Cockpit fire behind fatal WA plane crash

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A light plane crash which killed a nurse in Western Australia's far north appears to have been caused by a cockpit fire which obscured the pilot's view.

A preliminary investigation has found the fire started when the Beechcraft Baron aircraft approached a runway at the Kununurra Airport on April 16.

The plane crashed about 800 metres from the runway, killing the nurse who was the only passenger on board and seriously injuring the pilot.

A report by the Australian Transport Safety Bureau found the pilot made an urgent radio broadcast and switched off electrical power after smoke emerged from below the aircraft's instrument panel.

"The pilot then discharged the on-board fire extinguisher at the flames, however the fire almost immediately returned, filling the cabin with smoke and obscuring the pilot's view of the instrument panel and outside environment," transport safety director Stuart Macleod said on Wednesday.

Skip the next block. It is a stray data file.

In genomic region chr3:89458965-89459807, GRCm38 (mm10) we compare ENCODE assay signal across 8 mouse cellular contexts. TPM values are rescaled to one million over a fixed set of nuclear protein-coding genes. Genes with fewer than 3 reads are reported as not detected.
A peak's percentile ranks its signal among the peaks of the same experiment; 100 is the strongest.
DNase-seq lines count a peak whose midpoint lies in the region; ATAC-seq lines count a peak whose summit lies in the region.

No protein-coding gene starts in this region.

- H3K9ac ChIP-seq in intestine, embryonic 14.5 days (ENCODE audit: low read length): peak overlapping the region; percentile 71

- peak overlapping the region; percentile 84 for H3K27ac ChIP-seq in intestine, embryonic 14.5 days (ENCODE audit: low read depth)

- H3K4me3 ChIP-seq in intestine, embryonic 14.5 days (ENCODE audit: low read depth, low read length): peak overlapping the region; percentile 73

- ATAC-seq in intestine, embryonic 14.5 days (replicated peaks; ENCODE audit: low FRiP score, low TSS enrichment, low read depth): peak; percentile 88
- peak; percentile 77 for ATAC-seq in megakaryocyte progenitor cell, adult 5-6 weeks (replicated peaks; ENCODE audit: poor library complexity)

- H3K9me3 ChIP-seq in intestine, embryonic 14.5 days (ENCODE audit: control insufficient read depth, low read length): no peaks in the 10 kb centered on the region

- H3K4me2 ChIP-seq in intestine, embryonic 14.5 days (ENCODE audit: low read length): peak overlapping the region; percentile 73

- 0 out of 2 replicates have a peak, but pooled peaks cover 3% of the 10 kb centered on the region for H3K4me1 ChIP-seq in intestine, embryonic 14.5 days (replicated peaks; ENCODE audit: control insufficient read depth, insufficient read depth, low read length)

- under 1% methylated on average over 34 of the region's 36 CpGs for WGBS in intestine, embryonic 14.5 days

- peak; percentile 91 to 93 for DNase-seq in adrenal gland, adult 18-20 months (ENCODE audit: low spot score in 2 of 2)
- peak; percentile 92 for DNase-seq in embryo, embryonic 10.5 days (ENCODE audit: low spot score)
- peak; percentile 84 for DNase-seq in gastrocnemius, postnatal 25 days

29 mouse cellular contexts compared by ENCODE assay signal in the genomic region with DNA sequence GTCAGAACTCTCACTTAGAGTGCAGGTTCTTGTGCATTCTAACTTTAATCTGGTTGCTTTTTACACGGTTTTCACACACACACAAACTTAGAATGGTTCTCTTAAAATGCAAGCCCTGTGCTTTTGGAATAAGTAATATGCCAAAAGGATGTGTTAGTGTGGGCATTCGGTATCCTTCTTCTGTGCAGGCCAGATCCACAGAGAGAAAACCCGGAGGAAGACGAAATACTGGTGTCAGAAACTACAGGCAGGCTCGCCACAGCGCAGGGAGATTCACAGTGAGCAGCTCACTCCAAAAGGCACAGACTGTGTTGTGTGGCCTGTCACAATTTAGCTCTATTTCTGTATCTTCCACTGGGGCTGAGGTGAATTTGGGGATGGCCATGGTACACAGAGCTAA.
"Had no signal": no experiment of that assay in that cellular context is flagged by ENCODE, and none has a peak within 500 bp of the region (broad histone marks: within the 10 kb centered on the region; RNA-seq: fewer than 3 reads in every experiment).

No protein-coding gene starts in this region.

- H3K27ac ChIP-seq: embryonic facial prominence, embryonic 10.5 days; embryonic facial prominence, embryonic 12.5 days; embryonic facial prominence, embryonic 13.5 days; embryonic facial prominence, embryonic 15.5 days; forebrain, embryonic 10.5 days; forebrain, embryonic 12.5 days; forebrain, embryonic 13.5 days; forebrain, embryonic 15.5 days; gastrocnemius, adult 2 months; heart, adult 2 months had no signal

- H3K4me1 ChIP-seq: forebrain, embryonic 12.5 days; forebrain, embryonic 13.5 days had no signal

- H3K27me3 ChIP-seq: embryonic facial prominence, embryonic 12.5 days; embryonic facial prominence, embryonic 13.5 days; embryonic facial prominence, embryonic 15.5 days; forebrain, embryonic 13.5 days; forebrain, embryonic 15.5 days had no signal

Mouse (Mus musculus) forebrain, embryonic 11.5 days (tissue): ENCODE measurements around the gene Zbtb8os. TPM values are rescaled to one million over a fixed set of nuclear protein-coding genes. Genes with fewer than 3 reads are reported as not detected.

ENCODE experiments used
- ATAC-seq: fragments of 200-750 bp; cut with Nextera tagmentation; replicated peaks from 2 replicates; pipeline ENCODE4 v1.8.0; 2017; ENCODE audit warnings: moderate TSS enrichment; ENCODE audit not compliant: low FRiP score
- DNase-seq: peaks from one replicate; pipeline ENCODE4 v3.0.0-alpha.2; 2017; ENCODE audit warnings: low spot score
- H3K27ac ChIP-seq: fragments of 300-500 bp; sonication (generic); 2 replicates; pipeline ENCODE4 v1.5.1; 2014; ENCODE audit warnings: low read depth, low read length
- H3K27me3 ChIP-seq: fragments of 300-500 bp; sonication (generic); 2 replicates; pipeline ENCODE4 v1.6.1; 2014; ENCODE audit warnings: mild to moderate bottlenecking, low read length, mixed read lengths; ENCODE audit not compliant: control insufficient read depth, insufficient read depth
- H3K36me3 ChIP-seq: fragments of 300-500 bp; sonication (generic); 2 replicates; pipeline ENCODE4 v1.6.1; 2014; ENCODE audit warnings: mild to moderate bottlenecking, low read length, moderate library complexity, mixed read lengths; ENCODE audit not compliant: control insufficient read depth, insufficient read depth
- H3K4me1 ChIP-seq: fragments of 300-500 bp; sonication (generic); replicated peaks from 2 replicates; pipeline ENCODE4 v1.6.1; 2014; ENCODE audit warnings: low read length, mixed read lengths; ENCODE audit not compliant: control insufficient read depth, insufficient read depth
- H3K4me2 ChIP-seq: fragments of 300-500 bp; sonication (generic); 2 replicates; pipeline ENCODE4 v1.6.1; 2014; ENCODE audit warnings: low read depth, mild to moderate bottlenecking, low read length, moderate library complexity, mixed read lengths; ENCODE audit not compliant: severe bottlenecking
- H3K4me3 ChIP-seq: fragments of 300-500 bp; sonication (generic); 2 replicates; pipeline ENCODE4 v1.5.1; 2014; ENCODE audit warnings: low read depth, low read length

The pilot was able to free himself and the passenger, who later succumbed to his injuries.

"Due to the severity of the post impact fire, ATSB investigators were not able to conduct a complete wreckage examination," Mr Macleod said.

"However, investigators were able to establish evidence of engine rotation prior to impact, while finding no evidence of pre-existing defects to the engines or flight controls that could have contributed to the accident."

Investigators are continuing to determine what sparked the fire and will release a final report at a later date.

But Mr Macleod said there were similarities between the incident and a fire that occurred in the same type of aircraft in 2014 in the Northern Territory.

The bureau has issued a safety advisory notice, urging Beechcraft Baron owners to inspect the aircraft's heater fuel line and ensure electrical wiring is not rubbing and chafing against it.

WA Police in April said a report would be prepared for the coroner.